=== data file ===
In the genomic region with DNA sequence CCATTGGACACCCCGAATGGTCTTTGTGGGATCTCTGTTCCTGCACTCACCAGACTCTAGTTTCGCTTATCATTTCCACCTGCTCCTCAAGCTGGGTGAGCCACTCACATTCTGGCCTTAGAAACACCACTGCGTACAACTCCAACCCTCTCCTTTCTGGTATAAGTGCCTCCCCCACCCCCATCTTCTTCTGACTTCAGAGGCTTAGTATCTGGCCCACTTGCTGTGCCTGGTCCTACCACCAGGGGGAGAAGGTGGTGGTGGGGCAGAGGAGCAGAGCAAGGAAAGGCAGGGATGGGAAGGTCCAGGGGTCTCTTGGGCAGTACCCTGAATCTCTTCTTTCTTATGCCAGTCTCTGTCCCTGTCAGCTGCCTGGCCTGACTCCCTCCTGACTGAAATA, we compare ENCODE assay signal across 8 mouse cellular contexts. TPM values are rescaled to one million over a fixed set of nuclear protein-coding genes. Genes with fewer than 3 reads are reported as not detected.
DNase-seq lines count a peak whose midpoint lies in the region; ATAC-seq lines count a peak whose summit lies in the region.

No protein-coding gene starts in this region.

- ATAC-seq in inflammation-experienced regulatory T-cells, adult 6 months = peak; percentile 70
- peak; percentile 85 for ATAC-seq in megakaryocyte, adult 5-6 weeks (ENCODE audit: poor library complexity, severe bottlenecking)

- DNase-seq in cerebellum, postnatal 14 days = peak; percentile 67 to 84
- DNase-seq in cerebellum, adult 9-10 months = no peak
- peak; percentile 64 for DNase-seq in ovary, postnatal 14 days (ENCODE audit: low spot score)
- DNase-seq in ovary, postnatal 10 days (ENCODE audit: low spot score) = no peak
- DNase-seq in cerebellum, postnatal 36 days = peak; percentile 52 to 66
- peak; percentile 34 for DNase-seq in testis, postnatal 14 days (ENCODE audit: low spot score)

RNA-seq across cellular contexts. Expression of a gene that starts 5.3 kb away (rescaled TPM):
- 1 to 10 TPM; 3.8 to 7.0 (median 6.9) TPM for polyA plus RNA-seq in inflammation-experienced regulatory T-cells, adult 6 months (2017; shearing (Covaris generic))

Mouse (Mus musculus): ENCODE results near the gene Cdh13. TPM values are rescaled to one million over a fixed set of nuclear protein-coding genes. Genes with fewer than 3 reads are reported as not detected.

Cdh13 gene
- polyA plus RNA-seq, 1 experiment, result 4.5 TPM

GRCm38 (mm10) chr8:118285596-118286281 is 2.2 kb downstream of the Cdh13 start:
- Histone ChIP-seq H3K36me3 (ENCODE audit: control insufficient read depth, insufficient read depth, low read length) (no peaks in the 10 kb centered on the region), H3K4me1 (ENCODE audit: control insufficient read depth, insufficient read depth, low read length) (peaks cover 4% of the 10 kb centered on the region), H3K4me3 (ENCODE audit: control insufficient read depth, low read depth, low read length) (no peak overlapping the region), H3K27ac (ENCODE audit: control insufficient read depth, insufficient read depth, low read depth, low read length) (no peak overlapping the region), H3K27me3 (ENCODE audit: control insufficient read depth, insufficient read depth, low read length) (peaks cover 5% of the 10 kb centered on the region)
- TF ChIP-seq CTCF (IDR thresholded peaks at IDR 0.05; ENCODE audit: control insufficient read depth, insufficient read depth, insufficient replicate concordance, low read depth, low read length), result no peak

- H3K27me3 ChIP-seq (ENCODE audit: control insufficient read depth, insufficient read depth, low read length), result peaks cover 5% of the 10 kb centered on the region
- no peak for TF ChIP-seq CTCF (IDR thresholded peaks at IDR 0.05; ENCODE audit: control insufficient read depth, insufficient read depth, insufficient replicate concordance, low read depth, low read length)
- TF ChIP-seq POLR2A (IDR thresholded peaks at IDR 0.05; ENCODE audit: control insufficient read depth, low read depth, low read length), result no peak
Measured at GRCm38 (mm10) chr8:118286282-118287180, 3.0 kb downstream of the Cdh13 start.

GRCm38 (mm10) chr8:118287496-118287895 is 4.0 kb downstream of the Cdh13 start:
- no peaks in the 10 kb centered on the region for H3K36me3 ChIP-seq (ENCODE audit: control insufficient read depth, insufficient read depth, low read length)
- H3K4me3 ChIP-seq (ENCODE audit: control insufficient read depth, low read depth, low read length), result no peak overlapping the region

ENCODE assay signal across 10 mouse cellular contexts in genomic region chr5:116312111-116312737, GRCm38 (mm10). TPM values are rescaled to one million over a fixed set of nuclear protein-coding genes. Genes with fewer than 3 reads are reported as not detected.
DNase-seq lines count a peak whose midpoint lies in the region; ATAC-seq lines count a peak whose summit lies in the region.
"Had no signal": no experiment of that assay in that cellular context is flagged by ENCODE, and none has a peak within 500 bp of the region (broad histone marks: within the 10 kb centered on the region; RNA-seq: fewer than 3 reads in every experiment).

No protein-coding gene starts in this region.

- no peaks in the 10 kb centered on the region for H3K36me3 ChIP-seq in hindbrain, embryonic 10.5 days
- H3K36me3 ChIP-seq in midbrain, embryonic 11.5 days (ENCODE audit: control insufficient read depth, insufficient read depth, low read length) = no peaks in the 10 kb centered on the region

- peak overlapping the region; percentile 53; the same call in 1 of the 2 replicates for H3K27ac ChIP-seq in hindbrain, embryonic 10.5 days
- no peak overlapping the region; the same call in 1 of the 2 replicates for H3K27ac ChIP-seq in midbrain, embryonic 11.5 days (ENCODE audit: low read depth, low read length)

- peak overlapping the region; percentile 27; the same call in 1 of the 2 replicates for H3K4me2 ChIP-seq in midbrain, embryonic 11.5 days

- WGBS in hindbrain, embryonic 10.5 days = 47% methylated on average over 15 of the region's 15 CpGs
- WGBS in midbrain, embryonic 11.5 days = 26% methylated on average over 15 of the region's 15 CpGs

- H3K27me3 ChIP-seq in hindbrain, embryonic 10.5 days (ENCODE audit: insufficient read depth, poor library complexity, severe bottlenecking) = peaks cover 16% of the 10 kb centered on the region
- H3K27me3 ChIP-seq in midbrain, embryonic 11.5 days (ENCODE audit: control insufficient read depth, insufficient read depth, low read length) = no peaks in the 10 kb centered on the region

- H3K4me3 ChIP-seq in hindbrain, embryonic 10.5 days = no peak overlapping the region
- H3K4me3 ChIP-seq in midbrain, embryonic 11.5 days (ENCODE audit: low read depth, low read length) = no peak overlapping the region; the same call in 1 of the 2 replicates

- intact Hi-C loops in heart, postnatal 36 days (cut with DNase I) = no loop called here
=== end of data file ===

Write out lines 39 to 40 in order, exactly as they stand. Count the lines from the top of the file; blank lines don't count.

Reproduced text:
- H3K27me3 ChIP-seq in midbrain, embryonic 11.5 days (ENCODE audit: control insufficient read depth, insufficient read depth, low read length) = no peaks in the 10 kb centered on the region

- H3K4me3 ChIP-seq in hindbrain, embryonic 10.5 days = no peak overlapping the region